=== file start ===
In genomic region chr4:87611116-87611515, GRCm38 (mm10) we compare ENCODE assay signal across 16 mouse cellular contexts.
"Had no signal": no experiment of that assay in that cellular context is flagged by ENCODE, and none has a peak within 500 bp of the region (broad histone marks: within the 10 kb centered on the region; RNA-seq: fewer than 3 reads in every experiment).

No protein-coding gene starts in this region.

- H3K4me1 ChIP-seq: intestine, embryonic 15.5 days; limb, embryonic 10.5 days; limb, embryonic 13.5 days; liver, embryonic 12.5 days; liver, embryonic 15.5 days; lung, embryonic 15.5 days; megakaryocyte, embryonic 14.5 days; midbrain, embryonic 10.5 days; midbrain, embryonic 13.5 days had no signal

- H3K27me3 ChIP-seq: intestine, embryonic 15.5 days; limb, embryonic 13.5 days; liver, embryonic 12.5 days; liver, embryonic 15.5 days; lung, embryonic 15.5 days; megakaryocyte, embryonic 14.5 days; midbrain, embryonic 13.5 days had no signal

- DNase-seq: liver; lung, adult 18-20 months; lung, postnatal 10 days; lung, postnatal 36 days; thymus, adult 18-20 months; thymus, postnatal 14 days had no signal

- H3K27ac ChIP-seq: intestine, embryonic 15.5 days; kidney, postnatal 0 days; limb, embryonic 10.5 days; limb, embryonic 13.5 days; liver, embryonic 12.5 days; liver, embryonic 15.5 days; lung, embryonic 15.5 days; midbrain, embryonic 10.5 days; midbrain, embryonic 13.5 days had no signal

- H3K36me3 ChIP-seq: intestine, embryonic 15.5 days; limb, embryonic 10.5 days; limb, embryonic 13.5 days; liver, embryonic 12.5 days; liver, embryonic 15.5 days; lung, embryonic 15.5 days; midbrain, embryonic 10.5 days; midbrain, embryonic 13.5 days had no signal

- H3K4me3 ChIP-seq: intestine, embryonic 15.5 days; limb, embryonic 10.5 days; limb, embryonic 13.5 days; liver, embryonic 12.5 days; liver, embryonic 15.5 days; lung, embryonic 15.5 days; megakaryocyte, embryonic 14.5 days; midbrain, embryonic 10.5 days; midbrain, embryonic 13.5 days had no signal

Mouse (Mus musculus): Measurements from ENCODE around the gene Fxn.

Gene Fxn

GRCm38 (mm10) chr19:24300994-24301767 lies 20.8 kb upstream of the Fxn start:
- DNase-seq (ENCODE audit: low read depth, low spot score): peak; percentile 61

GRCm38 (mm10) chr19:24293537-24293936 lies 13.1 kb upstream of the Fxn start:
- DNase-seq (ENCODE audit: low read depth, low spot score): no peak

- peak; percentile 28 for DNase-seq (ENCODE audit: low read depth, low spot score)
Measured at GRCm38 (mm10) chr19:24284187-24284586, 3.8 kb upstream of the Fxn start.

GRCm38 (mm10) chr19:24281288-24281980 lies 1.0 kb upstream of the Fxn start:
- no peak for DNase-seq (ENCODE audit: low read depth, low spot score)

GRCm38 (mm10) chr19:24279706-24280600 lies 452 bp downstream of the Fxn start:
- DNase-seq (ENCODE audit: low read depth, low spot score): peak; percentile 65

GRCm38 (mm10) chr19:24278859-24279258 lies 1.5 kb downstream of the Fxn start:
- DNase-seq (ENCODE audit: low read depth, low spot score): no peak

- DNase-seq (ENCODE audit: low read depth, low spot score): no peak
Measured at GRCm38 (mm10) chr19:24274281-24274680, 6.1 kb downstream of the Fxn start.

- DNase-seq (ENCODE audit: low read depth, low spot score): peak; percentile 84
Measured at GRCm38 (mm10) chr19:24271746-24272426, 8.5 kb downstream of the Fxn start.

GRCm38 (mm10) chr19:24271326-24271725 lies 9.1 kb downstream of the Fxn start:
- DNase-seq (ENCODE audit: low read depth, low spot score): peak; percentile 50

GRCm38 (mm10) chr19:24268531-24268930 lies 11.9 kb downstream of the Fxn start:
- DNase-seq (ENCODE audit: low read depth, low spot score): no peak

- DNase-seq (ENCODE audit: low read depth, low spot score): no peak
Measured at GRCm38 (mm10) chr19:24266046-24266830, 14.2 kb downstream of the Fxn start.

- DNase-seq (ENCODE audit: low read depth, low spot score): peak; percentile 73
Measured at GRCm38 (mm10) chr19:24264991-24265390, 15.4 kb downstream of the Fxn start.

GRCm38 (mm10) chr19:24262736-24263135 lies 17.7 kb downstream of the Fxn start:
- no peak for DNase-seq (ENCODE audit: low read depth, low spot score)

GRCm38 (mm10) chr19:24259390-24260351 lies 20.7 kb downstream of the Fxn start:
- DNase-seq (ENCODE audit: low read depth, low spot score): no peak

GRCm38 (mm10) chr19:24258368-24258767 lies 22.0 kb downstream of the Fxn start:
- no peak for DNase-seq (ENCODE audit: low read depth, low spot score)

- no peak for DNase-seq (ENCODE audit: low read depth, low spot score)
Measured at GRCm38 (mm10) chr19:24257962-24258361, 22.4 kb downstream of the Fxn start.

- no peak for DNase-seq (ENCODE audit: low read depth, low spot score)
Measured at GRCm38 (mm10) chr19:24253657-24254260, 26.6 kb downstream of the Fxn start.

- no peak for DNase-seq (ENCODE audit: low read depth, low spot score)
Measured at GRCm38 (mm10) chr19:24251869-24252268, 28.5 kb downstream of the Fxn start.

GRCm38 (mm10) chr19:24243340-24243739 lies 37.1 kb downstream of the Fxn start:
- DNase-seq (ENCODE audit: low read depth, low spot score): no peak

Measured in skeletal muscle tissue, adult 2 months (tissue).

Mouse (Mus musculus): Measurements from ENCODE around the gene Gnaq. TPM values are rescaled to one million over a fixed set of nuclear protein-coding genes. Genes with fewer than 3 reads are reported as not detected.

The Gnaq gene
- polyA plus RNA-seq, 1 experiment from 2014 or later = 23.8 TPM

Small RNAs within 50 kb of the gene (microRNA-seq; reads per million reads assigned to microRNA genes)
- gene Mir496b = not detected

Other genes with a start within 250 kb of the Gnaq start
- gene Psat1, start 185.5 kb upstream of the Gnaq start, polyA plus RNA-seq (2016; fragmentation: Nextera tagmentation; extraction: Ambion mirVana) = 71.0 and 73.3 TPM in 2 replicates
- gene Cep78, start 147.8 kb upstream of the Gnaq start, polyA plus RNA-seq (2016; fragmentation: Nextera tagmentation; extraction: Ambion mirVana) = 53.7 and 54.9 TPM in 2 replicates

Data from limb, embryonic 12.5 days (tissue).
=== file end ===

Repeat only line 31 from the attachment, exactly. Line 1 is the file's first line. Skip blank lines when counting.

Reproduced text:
- DNase-seq (ENCODE audit: low read depth, low spot score): no peak